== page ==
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THE WORD: Growing by steps

Brothers and sisters, I could not address you as people who live by the Spirit but as people who are still worldly—mere infants in Christ. 2 I gave you milk, not solid food, for you were not yet ready for it. Indeed, you are still not ready. 3 You are still worldly. 1 Corinthians 3: 1-4

Paul, in addressing the church at Corinth, was hard-hitting with these followers and readers with the aforementioned observation he made about them.

I read these first few sentences and immediately thought about my three children, more especially my almost 4-year-old daughter. She can eat just about anything. She will eat steak, chicken, sausage, bacon, hamburger, pizza french fries, even cooked sushi. She will eat most everything. But she didn’t start out that way.

Born with no teeth, no clue what “eating” was, no way of biting or really even swallowing solid food. She grew fast though and soon enough, like with most children, she could gum something, mash it around with her tongue, and swallow. Then eventually came teeth and she could chew and bite and from there she just kept growing.

It’s such a reminder to me of how we are all at different stages of our Christian walk. Some are in infancy and can only handle milk or liquid. Some are at the gumming stage-mashed potatoes, apple sauce, grits, oatmeal. Some of us are at a gnawing stage where we can grind a little-maybe eating something like a slice of tomato, or soggy cereal, or maybe even macaroni and cheese.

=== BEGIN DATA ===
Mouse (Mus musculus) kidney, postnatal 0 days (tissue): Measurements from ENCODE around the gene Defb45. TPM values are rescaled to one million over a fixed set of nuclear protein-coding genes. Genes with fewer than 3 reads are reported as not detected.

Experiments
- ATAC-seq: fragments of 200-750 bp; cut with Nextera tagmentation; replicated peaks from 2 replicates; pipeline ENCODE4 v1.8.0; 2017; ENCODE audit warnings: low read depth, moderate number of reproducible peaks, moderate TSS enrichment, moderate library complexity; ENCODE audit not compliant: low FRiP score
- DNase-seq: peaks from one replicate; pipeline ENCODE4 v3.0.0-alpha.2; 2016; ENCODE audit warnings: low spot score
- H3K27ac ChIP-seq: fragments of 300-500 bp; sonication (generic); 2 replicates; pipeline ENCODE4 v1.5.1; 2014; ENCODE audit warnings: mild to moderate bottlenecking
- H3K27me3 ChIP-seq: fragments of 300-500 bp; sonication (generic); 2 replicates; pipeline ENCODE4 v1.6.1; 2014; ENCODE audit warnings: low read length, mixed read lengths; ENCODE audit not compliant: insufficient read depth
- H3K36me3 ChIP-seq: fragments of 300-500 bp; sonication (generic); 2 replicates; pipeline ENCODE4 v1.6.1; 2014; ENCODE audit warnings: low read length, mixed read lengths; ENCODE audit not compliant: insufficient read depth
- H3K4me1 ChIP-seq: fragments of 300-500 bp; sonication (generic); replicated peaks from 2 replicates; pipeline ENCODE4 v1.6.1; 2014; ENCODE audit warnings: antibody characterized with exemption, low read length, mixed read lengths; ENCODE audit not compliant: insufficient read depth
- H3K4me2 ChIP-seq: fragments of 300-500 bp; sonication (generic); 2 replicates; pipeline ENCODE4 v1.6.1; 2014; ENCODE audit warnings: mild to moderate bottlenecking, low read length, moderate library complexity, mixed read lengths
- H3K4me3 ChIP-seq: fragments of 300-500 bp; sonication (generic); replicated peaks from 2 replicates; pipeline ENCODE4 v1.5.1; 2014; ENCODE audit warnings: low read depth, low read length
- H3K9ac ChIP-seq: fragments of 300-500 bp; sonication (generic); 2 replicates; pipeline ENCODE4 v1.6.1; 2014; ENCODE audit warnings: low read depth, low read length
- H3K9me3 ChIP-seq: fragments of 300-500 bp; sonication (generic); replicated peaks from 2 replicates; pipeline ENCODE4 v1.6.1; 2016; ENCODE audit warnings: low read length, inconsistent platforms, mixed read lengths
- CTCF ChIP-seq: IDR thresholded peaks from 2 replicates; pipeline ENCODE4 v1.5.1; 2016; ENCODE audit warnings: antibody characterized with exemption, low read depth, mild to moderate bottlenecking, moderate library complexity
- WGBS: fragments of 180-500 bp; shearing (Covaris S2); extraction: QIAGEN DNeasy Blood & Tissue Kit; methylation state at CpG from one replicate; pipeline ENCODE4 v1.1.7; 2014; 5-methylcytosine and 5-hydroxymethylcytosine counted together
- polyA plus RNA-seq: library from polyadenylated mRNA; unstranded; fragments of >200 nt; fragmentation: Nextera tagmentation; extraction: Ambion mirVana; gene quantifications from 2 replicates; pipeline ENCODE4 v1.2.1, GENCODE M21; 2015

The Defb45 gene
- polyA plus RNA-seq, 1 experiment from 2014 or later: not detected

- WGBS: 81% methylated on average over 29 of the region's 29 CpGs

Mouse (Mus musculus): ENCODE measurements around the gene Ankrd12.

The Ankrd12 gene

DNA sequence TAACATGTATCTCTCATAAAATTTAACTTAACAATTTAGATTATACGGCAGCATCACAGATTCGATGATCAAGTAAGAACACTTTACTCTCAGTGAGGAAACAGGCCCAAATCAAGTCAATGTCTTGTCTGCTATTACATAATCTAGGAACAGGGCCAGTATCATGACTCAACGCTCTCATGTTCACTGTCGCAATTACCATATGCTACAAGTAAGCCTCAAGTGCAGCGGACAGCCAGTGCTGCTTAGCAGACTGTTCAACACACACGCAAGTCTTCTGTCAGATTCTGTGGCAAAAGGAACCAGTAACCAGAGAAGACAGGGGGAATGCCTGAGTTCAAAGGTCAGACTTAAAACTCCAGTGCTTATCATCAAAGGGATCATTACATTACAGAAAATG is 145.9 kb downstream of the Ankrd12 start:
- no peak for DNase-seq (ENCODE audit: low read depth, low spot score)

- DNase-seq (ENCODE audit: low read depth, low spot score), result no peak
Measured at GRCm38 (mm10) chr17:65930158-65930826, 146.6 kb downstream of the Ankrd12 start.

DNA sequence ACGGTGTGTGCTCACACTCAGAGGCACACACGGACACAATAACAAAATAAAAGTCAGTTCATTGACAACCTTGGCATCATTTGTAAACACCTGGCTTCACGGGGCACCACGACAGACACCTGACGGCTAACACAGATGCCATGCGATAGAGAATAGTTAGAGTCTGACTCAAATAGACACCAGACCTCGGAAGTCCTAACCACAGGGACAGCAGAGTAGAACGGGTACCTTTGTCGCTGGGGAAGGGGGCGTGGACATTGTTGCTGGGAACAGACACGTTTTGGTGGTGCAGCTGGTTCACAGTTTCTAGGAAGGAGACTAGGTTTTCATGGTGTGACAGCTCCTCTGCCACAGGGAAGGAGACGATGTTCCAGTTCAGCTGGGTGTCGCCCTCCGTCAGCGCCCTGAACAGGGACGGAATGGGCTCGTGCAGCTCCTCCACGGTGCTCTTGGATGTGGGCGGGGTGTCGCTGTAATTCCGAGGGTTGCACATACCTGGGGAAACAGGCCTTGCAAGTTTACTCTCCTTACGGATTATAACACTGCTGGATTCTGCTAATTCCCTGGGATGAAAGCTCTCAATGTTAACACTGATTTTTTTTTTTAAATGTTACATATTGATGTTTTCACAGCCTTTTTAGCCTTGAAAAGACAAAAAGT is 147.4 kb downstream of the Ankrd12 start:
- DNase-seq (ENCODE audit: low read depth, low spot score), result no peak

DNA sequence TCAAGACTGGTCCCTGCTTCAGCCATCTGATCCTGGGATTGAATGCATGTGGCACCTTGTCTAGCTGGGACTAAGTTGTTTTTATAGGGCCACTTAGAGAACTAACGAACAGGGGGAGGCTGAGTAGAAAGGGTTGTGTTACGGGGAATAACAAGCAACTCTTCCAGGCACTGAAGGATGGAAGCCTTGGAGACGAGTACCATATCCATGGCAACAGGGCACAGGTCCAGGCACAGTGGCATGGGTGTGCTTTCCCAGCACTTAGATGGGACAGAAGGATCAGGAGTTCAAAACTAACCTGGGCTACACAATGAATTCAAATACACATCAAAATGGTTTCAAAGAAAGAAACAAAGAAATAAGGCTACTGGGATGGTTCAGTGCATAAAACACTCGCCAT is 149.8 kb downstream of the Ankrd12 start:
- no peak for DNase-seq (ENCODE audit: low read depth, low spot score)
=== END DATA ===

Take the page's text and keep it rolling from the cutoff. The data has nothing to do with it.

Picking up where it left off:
Some of us are eating solid food on our own, but we need it cut for us. We need small bites. And it can’t be tough like pork chops or steak, but maybe hamburger, spaghetti, or chicken. Then again some us can handle the steak and the raw vegetables when those too are cut into small pieces. Finally, we find those of us who can belly up to the buffet and eat everything in sight. Unassisted, solid, raw, well done, tough, soft, whatever it might be we can handle it.

In terms of Paul’s message, as he was “feeding” those early followers he was constantly assessing what stage they were at. It’s not a far stretch to think of our individual relationships with God through Christ. Like a caring and loving parent, God gives us what we need when we need it — and when we are ready for it.

Perhaps this is a reminder to us that if we want to move to solid food in our Christian life, we must first demonstrate we can handle the milk, handle the intermediate foods. God will give us what we need to grow and mature in our faith and in our walk. However, it’s up to us to learn how to handle what He gives us and show Him that we are ready to handle more.

BARRY VASSAR can be reached at fitzgeraldmemorial@gmail.com.